Check out Magnolia Café (210 York Street SE, Aiken, South Carolina), which uses local, organic ingredients. Pick up something to bring to friends back home here from their selection of specialty market items including, local honey, organic beer and wine and a few unique odds and ends you can’t find anywhere else. Or dine at The Willcox, where a diverse selection is on the menu.
Splurge to stay at The Willcox (100 Colleton Avenue SW, Aiken, SC), a historic inn where Count Bernadotte of Sweden, Winston Churchill and affluent equestrians have stayed throughout time. It’s beautiful and welcoming to riders, something we like!
Day 3 Moonshine & Southern Cuisine
Ironically located behind the courthouse in the small city of Anderson is South Carolina’s first legal moonshine distillery. Palmetto Moonshine (200 West Benson Street Anderson SC) was started by two brothers from Anderson, and it’s now exported around the world. Travelers can stop by the distillery to learn more about how this high proof spirit is made, including seeing the original copper moonshine stills, and enjoy a free tasting.
Join Darley for a moonshine tasting at Palmetto Distillery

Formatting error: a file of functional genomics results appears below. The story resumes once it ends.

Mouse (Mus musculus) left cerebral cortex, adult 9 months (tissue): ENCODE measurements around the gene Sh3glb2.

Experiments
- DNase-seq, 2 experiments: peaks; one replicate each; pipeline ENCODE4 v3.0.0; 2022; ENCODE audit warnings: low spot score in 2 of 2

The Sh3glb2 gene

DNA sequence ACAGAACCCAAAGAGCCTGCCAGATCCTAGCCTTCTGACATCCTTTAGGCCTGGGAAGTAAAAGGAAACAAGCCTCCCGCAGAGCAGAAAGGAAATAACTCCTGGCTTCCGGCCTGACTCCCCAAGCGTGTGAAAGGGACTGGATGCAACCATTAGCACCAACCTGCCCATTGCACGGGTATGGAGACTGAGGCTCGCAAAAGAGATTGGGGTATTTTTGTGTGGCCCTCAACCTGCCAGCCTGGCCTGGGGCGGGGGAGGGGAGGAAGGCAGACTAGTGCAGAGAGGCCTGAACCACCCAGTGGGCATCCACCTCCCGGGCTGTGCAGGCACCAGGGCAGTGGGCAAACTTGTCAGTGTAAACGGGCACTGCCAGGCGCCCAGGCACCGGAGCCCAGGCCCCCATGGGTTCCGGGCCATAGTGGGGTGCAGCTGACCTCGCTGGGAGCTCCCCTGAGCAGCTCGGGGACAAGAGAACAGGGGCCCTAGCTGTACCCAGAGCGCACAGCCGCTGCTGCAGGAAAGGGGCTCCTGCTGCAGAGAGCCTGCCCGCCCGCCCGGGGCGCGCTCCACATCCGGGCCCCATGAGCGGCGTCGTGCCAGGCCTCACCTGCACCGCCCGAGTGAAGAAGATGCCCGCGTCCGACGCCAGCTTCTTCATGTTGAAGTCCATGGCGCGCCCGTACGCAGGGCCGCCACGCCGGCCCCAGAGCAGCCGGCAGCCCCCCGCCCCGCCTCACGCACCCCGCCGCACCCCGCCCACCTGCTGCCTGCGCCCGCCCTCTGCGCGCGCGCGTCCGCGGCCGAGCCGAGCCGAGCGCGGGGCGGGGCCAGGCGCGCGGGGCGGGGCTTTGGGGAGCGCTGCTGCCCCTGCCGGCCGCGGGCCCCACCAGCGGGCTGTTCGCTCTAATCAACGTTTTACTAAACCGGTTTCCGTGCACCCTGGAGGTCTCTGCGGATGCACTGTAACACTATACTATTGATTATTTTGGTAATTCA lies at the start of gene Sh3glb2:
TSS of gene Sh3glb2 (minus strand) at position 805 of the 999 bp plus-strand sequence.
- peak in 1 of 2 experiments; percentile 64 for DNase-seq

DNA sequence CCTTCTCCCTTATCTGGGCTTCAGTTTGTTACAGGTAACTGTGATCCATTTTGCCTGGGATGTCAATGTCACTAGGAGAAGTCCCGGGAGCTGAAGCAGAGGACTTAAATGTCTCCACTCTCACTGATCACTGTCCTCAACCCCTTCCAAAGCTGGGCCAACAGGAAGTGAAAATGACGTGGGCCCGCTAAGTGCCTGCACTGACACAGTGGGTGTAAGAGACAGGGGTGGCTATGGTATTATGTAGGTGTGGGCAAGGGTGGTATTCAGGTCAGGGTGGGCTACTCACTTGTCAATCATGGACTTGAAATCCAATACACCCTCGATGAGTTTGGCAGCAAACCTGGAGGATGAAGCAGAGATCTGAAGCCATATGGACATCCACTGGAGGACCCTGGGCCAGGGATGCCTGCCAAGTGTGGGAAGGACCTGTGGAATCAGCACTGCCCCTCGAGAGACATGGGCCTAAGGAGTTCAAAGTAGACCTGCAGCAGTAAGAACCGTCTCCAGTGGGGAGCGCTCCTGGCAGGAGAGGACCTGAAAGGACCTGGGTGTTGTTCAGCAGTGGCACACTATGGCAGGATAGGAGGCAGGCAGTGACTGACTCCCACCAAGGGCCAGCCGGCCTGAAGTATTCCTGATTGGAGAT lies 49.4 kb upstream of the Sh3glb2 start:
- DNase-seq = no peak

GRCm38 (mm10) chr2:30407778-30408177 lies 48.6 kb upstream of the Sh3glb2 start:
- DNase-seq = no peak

After this experience, you’ll definitely enjoy eating at Grits & Groceries (2440 Due West Highway, Belton, SC 29627), just twenty minutes down the road in Belton. Located in a rural area, this restaurant draws in foodies from across the state and beyond. Born and raised in the Carolinas, husband and wife team Heidi and Joe Trull serve up eclectic soul food, including classic fried chicken and catfish, influenced by their Cajun, Creole, Southern roots. I recommend the fried chicken. Desserts are homemade and tasty.
The Bleckey Inn (151 East Church Street Anderson, SC) is a locally owned inn built in old stables. Nice finishes and touches in each well appointed room include Krug coffee makers and warm cookies and milk in the evening.
Day 4 Greenville and Travelers Rest
Drive about forty minutes from Anderson to Greenville. You can rent a bike from the Swamp Rabbit Inn (1 Logan Street, Greenville, SC), a bicycle friendly B&B where we stayed, to ride the Swamp Rabbit Trail, a multi-use greenway system that runs along the Reedy River and connects Greenville to Travelers Rest or from Reedy Rides. (12 West McBee Greenville, SC)